Developed by Runic Games
Games like Torchlight 2 are the popcorn of games. Boot it up and enjoy the gibs fly and before you know it 5 hours have passed and you notice your eyes hurt because you haven’t taken your eyes off the screen since then.
It’s this light buildup of tiny increments as the game progresses, the breadcrumbs of progress that makes these sorts of games so addictive yet at the same time rarely leave a lasting imprint on me.
It basically becomes he Sorites paradox; when does the pile of incremental stat upgrades, percentages, and various colors of loot plastered on my body become a heap of character growth and progress? At what point do I feel like I’m not just getting a slight boost in my weapon DPS and instead feel like I’ve become a sufficiently powerful character compared to my starting position?
This micro-increment system that you see in a lot of RPGs is often the fuel that the game relies on to keep the players engaged, and I’m all for that to an extent. The question becomes how fine a grain of increment does the game need before progression feels tedious or reveals too much of its hand and makes its Skinner Box-ness obvious?
I’ve been having a similar feeling while playing through Fallout 4 (thoughts coming soon), where so much of the loot, particularly the armor, offer incremental improvements in certain stats, but at the same time clashes with the upgrading/mod system to slow down loot assessment to a crawl as I try to figure out if a weapon upgrade or armor mod will adjust the stats to be just slightly better than what I have now.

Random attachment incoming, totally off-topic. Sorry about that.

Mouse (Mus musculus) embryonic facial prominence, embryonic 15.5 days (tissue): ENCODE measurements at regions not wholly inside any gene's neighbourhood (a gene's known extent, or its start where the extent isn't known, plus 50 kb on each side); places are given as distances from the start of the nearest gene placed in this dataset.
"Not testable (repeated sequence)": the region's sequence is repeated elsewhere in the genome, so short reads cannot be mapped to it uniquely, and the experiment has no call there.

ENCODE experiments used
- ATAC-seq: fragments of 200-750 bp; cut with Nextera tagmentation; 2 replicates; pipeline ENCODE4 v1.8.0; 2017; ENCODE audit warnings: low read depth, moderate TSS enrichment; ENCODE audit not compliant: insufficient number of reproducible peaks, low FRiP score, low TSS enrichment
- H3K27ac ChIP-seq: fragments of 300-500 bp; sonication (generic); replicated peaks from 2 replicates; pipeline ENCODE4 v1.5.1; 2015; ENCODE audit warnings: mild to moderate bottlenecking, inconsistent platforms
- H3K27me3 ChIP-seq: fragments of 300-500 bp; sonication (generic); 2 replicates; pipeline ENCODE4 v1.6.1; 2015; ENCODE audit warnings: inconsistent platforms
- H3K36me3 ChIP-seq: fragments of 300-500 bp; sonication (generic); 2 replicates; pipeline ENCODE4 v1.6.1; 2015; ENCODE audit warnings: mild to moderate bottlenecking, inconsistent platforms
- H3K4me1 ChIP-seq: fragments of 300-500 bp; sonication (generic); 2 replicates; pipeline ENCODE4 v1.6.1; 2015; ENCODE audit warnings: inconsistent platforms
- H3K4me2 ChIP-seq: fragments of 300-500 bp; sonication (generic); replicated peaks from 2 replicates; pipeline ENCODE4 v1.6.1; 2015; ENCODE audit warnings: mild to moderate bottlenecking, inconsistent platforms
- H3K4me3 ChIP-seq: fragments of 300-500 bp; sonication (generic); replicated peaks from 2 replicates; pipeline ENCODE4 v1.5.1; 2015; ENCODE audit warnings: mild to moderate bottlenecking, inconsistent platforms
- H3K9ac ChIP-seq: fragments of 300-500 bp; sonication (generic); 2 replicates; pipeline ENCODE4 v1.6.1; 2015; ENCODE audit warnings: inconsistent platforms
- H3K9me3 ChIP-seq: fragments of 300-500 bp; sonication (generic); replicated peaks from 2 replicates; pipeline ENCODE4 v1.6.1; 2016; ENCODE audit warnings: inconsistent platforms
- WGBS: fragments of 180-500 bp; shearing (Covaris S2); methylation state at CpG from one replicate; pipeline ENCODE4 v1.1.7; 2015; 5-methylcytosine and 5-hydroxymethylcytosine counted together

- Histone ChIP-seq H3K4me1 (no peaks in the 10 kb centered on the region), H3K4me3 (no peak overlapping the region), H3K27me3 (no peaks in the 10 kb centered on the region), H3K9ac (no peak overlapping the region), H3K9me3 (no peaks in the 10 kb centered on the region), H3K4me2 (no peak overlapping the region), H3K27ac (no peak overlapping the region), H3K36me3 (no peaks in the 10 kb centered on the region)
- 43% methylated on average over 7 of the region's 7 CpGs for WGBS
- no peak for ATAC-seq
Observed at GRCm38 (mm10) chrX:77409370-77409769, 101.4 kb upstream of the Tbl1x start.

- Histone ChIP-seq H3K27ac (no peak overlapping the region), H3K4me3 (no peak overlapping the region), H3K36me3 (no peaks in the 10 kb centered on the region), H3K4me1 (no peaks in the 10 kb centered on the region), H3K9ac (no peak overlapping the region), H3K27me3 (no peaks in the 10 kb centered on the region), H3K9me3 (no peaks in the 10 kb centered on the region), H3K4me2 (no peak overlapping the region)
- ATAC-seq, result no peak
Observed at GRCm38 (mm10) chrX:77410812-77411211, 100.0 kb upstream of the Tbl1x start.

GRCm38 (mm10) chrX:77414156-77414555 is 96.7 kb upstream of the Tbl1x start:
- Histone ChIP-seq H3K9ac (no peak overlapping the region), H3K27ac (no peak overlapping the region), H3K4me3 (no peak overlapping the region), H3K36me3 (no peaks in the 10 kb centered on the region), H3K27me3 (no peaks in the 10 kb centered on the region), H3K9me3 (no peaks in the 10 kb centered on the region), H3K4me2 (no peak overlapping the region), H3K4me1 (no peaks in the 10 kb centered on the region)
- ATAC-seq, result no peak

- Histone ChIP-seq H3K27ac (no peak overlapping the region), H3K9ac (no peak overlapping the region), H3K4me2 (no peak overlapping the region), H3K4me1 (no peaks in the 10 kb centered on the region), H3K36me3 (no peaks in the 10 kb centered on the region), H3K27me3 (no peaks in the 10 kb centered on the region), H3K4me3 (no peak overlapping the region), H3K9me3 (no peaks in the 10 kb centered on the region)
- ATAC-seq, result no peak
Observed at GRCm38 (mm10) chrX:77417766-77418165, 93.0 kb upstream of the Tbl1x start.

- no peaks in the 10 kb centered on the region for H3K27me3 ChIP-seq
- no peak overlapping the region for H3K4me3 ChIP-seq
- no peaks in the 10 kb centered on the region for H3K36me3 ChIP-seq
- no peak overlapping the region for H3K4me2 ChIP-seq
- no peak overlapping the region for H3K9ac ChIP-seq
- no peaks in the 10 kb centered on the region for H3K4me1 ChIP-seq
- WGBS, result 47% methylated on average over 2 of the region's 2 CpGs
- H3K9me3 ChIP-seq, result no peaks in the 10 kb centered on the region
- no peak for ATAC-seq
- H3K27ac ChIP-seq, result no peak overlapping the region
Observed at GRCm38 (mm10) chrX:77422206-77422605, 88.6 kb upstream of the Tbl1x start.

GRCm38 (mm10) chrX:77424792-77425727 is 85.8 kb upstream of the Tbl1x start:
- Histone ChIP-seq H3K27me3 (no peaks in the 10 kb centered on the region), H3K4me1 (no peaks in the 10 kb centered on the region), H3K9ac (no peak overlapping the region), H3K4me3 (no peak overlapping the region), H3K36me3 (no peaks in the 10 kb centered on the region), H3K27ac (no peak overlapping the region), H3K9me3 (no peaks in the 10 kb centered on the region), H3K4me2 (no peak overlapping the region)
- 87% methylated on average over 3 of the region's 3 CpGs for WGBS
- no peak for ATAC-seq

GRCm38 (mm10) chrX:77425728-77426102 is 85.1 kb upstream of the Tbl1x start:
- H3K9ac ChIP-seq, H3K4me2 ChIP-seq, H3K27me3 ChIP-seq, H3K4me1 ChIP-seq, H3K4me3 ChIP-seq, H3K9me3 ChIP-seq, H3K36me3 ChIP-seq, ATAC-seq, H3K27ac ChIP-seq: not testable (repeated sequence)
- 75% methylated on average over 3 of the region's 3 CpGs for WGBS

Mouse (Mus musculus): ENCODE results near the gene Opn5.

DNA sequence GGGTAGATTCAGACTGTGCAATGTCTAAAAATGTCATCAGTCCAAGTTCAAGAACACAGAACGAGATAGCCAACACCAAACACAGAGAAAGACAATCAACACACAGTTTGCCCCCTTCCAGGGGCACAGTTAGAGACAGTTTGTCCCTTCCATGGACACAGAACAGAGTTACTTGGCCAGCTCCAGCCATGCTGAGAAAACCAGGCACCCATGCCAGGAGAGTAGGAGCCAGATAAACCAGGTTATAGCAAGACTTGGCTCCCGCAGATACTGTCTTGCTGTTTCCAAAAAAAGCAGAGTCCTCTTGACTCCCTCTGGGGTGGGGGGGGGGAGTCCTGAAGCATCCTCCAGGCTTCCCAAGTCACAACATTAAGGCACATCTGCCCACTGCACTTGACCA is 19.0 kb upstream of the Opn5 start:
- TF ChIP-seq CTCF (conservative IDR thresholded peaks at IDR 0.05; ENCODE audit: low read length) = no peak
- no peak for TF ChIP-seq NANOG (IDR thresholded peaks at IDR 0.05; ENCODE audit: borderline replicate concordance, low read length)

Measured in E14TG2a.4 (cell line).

Back to Torchlight 2, and I find this “microcrement” (coining new terms is always the sign of a intellectual, of course) to weave itself into the skill and ability systems. I always find myself defaulting to upgrading a skill I have already invested in rather than spending a valuable skill point on an ability that sounds cool but messes with the groove I’ve already gotten into when the default/basic abilities I started with. I don’t want to divide my heap of stat increases into a pile of unfamiliar territory.
Yes, there is respecing, but that’s kind of the point, isn’t it? One can’t reliably test out abilities and build without having another system in place to revert everything. Considering one can’t reliably respec outside the town hub, you’d be stuck with an ability you’re not familiar with or optimized for until you get back. Moreover, the microcrements encourage you to deep dive into an ability rather than have a breadth of options, so respecing only becomes useful when wanting to completely overhaul a build mid-game rather than waste time and currency trying out a single ability before reverting it.
I’m reminded again of this study (and I have no idea if it was a legitimate study, but bera with me) where two groups of people ate chicken wings. One group ate their food and had their plates and leftovers cleaned off while eating, and the other had their leftovers remain. The group who had their tables bussed ended up eating about 30% more food than the group that kept their leftovers.
Likewise, I think it’d be interesting to see how games can make players feel good, feel full, with less content. When people see the progress they’ve made, rather than tossing away evidence of the struggle, it puts the progress into perspective. Snapshots of early character levels with low-level gear, comparisons between higher and lower-level abilities, small things that indicate the heap of progress rather than a pile of increments.
Games like to get players to the end, all powerful destination, but rarely do they let us look back and see how far we’ve come.